"I only have one underwear!  I forgot to get more!" Colin said in dismay.
"I have a lot of underwear." declared Harrison proudly.  "You can use some of mine."
"Thanks!  But that is my shirt, Harrison!  It is too small for you!"
More rummaging ensued and Harrison said "Oh no.  I only have shorts to wear."
"I don't have any pants at all!" said Colin.

I was snickering into my pillow at this point.  It was all happening just as I had foreseen.  And when Harrison said, "Wow!  We are really bad at packing!"  I burst out into a loud, "HA HA HA!" and then they jumped on me.  Vindication!  We don't get a lot of emotional validation as mothers.  Sometimes a little vindication is the best you are going to get.

And because I ALSO packed them the extra stuff they needed, we had us a real swell time.

See?

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Do you see that happy skip of Harrison's?  That is a boy in his element.  He would happily climb on rocks and explore caves ALL DAY LONG.

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I don't know what this place is, but I totally want to build a village like this in my backyard.

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Colin took that picture.  And I think maybe upside down really works for us.  

Thanks for stopping by!

PROJECT DARKSTONE: Day 434

And then there was this!

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The countertop guy attached all the sinks, and the oven was delivered and so maybe on Saturday when Richard has time he can hook up the water to all the sinks, and hook up the dishwasher and the oven and then we will have a functional kitchen!  No storage, but still!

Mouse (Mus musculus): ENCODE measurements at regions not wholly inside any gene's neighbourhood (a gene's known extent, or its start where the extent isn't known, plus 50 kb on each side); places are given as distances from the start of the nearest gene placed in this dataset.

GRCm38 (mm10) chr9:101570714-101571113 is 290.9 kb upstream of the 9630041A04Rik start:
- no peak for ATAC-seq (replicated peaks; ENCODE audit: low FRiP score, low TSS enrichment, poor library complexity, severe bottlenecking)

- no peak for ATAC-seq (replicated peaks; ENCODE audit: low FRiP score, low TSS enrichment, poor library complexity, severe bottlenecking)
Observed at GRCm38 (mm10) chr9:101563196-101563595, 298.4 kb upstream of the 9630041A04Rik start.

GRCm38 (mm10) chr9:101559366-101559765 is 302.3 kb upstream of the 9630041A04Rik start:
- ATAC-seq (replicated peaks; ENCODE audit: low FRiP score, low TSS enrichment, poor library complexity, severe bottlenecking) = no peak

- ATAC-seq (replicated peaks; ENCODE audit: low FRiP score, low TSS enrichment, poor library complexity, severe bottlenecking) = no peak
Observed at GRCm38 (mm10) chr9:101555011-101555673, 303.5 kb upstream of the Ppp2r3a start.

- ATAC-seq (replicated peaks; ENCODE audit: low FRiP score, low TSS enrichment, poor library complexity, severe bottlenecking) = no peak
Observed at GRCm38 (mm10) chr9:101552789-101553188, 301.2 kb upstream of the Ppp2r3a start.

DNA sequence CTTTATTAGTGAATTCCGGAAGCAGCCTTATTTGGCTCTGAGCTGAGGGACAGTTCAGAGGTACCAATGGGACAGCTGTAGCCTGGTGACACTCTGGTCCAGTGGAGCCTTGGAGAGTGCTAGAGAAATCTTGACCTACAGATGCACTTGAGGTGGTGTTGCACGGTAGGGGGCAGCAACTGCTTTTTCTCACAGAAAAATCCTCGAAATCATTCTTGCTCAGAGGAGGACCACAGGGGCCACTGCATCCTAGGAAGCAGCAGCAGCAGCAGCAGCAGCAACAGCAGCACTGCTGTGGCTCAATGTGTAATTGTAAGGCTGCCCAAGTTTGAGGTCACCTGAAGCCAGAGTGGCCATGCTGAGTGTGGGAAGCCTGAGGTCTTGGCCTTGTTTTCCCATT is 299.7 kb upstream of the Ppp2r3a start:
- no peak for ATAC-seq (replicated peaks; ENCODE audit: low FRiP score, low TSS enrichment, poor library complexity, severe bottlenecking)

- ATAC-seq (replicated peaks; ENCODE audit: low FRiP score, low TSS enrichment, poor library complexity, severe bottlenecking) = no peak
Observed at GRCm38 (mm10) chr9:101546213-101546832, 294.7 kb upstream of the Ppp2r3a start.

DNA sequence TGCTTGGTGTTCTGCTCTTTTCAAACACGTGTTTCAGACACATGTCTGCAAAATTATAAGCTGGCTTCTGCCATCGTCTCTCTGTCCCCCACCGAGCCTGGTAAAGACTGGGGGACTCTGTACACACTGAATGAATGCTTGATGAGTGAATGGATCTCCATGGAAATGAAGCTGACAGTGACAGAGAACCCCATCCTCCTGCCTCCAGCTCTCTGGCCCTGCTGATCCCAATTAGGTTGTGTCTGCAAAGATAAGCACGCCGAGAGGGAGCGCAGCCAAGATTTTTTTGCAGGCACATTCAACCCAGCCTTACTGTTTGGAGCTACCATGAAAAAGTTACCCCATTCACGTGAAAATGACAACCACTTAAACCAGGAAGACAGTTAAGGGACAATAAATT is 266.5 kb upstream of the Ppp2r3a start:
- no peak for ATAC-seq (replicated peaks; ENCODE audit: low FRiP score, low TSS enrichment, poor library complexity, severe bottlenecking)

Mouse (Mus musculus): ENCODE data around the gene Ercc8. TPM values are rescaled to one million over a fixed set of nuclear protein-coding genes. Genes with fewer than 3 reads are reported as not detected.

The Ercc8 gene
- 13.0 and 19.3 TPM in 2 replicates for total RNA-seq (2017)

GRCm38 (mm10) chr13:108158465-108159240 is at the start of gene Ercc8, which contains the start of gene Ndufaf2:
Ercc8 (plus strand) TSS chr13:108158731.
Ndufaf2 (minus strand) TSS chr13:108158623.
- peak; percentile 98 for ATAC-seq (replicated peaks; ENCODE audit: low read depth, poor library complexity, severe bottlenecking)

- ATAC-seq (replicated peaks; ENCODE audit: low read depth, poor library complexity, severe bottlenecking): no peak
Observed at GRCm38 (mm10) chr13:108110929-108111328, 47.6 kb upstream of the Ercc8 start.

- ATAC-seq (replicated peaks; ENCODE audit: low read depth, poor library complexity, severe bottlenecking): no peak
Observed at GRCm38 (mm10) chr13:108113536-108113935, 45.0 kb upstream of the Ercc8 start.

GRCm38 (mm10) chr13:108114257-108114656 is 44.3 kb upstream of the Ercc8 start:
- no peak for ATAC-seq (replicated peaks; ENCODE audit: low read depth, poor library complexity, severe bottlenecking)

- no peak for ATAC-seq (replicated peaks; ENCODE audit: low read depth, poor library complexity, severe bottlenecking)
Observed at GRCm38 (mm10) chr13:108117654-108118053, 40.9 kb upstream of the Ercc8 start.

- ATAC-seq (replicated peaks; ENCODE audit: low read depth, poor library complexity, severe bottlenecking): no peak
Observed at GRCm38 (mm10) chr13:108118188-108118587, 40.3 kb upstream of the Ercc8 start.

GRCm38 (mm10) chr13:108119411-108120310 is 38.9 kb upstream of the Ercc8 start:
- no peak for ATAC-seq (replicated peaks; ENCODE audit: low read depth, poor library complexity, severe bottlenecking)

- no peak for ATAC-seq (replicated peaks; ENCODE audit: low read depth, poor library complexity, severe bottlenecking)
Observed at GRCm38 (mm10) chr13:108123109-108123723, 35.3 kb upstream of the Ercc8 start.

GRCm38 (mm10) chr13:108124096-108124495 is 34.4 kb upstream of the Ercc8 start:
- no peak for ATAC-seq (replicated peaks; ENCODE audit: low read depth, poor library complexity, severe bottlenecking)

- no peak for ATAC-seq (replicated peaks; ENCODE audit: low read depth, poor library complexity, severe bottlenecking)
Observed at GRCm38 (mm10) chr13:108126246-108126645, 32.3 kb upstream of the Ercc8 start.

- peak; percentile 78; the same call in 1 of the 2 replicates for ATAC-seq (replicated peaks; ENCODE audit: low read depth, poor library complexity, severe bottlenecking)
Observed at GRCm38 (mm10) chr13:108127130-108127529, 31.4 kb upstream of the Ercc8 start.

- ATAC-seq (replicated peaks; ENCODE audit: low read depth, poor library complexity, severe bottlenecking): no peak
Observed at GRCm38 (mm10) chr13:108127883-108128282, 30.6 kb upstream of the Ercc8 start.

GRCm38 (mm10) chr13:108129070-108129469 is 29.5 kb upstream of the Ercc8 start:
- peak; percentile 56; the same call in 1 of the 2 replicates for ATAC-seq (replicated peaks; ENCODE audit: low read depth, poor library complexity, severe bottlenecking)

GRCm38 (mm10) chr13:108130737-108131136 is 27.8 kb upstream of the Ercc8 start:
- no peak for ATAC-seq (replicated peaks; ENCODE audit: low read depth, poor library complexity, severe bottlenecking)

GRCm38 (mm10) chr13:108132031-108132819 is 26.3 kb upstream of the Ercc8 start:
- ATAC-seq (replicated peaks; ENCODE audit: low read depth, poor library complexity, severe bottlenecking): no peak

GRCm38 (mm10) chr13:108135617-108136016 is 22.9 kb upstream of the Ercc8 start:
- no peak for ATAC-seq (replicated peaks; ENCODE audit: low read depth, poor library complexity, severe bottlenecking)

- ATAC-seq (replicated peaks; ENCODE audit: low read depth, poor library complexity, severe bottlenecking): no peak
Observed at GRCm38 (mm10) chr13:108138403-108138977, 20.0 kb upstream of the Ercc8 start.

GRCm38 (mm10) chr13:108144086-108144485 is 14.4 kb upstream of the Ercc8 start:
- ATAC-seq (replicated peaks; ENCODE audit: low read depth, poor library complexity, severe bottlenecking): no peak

And for any of you in the market for ovens, I would recommend checking Best Buy.  I looked for used Stainless steel gas ranges on KSL, but there was only one, and they were selling it for $850.  I found this Whirlpool range at Best Buy for $450.00.  We got our microwave there too, and both prices were cheaper than we found them for at Home Depot and Walmart.  Who knew?


PROJECT DARKSTONE: Day 430

I have zero time for words, so this is all I have for you.  You will have to interpret it for yourselves.

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PROJECT DARKSTONE: Day 414

I'm not dead yet.  I'm still kicking around over here.  And we will not be able to close the book on Project Darkstone until the city has done their final inspection and declared our house COMPLETED.
Not much has happened since we last checked in with you, so here is what we have:

A New Shelf in the Laundry Room

It started like this.

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Purely functional.  Shelves like these are really easy to build.  All I had to do was find the studs, choose my height and then make sure I screwed the support boards up level before screwing the plywood on top.20160307_135134

And then all it took was a board screwed to the front to give it a more finished look.

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Heck, I may even go so far as to fill the screw holes and then paint or stain it.  I just might!

Moving on to the master bathroom:

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Shelves like these are all over pinterest and I had to get in on the action.

All it takes is some black pipe, a cap and a flange screwed together to make your supports, screwed into the wall using drywall anchors.

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Then I got a board from my back yard, cut it to length, and set it on top.  I think this wood was one of the original floor joists from my house.